South American Sealion

(Otaria flavescens)


Facts

South American Sealion IUCN LEAST CONCERN (LC)

 

Facts about this animal

Males can reach a lenght of 2.5 m and weight up to 300 kg. Females are considerably smaller than males, reaching a length of 2m and a weight of about 140 kg. Males have a massive neck and chest, and a characteristic upturned snout. Adults have a dark brown back and light brown chest. The manes on males are lighter than females, and female fur on the head and neck is lighter than that of males.

Did you know?
That the status of the specific name of the Southern sea lion is controversial? Currently two names are in use: Otaria flavescens (Shaw, 1800) and Otaria byronia (de Blainville, 1820). "Flavescens" was based on a two-foot-long yellowish otariid collected in the Strait of Magellan and "byronia" on a skull stated to have been collected on the Tinian Island (Marianas Archipelago)


 

Factsheet
Class MAMMALIA
Order CARNIVORA
Suborder PINNIPEDIA
Family OTARIIDAE
Name (Scientific) Otaria flavescens
Name (English) South American Sealion
Name (French) Lion de mer d'Amérique du Sud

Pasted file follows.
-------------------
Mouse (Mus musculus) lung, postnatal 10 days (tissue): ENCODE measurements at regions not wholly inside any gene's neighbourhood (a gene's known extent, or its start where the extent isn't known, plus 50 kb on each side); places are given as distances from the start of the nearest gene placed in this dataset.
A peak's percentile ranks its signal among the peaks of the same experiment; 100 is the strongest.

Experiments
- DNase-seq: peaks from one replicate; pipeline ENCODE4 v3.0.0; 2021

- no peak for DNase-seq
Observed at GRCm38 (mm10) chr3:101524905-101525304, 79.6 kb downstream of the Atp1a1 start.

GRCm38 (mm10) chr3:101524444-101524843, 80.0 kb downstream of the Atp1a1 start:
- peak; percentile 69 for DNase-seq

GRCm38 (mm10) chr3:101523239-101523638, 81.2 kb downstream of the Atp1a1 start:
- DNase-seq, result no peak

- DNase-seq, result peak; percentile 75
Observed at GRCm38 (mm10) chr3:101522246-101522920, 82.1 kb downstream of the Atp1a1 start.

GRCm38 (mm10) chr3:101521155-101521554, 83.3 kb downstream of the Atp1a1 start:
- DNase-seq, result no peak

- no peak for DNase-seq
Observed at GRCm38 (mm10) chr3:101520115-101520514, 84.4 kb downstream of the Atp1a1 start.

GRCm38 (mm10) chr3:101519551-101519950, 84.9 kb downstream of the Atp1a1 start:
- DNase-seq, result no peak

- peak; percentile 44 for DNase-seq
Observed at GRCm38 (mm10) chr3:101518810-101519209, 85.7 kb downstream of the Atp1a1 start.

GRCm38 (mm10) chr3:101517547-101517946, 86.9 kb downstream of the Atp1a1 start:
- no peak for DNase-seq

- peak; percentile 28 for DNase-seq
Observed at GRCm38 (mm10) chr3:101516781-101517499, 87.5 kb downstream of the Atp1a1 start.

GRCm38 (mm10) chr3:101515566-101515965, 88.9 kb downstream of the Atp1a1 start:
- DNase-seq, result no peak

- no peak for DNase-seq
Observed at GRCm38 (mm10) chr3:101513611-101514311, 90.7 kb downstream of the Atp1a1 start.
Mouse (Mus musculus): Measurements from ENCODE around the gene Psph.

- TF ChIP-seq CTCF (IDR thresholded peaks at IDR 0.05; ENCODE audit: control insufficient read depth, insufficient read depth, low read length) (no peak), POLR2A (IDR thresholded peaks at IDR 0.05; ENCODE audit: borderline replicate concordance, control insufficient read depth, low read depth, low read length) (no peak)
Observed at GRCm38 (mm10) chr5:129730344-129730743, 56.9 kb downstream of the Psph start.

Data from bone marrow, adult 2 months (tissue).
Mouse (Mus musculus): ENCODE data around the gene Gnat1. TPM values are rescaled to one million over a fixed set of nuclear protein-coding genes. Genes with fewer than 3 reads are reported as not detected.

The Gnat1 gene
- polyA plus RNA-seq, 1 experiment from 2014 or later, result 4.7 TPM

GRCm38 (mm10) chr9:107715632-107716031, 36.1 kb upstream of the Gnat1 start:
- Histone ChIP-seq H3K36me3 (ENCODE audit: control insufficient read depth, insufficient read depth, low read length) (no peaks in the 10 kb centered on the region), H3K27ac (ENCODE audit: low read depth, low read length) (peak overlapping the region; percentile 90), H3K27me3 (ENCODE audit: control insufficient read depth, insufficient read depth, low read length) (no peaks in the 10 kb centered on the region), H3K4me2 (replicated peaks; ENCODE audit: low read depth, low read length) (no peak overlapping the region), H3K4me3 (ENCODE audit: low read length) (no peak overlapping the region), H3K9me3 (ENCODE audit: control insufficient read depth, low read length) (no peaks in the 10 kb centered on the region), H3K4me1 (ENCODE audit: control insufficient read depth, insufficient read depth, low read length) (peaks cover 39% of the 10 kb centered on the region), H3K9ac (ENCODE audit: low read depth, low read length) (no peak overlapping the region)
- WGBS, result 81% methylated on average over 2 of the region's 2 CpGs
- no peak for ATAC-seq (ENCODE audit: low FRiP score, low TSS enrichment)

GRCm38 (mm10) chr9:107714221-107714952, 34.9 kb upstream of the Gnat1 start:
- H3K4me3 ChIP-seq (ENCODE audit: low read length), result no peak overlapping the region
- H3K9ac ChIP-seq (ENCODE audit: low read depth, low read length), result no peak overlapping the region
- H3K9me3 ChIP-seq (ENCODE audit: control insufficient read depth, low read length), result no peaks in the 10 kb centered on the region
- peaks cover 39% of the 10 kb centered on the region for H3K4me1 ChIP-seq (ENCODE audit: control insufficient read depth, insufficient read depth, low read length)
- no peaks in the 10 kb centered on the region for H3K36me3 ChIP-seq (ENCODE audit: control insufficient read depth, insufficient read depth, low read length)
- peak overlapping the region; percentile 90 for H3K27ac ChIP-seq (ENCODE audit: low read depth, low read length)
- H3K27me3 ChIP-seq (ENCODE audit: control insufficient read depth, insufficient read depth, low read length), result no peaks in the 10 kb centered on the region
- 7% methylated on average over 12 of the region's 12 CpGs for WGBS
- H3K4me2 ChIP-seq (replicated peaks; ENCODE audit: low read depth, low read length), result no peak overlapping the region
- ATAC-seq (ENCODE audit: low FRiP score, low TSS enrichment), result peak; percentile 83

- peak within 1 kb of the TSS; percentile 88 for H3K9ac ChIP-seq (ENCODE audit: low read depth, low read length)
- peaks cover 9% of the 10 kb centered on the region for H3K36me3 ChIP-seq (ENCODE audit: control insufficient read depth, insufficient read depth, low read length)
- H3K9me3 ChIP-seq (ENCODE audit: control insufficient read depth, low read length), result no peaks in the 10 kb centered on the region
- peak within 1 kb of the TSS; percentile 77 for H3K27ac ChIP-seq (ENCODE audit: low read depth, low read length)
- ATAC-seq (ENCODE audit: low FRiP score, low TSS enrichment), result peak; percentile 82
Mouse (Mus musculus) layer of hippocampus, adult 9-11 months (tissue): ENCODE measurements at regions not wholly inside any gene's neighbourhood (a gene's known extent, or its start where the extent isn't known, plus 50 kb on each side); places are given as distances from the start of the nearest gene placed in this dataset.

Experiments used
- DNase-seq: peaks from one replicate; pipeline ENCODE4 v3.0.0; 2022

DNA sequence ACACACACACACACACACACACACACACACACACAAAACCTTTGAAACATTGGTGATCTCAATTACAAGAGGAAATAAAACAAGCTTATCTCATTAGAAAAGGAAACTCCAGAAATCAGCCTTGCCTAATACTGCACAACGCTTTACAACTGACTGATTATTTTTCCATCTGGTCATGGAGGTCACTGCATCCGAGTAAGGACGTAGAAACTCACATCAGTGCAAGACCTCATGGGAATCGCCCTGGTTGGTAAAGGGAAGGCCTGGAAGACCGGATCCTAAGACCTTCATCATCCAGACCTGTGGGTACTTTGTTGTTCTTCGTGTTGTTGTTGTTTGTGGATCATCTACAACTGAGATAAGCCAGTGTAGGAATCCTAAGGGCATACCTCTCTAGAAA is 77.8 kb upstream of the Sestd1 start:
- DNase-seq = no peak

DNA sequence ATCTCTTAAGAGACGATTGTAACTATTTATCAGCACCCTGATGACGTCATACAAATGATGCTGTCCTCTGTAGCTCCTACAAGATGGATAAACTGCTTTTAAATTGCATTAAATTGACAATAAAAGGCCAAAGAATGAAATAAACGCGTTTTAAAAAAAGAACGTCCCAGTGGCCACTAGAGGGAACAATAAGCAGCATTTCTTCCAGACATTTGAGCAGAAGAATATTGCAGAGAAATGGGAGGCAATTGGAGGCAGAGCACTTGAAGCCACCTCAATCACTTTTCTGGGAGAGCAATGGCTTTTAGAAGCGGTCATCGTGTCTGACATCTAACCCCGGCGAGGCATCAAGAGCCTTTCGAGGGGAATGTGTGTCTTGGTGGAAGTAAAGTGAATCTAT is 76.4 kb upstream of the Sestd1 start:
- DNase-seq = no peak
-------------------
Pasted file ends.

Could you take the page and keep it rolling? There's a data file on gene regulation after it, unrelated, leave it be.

Name (German) Südamerikanischer Seelöwe
Name (Spanish) Léon marino sudamericano
CITES Status Not listed
CMS Status Appendix II

 

 

Photo Copyright by
Nestor Galina

Distribution

 


Distribution
Range Along the coasts and off-shore islands of Peru, Chile, Argentina, Uruguay and southern Brazil, and in the Falkland Island.
Habitat The South American Sealions stay primarily near the coast, and it occurs less frequently in deeper waters. Found on rocky shores, sand, shingle or pebble shores.
Wild population Approx. 250.000 and stable (Red List IUCN 2011)
Zoo population 115 reported to ISIS (2007)

In the Zoo

South American Sealion

 

How this animal should be transported

For air transport, Container Note 76 of the IATA Live Animals Regulations should be followed.

 

Find this animal on ZooLex

 

Photo Copyright by
Calyponte

Why do zoos keep this animal

South American Sea Lions are exhibited in zoos and aquariums because of their naturally inquisitive nature and their ability to playfully interact with other animals, humans and their surrounding environment. This connection allows the zoos and aquariums an excellent opportunity to educate their visitors about the role these animals play in the natural environment. Importantly, any animal presentations should convey a strong conservation message that benefits the entire species of sea lions.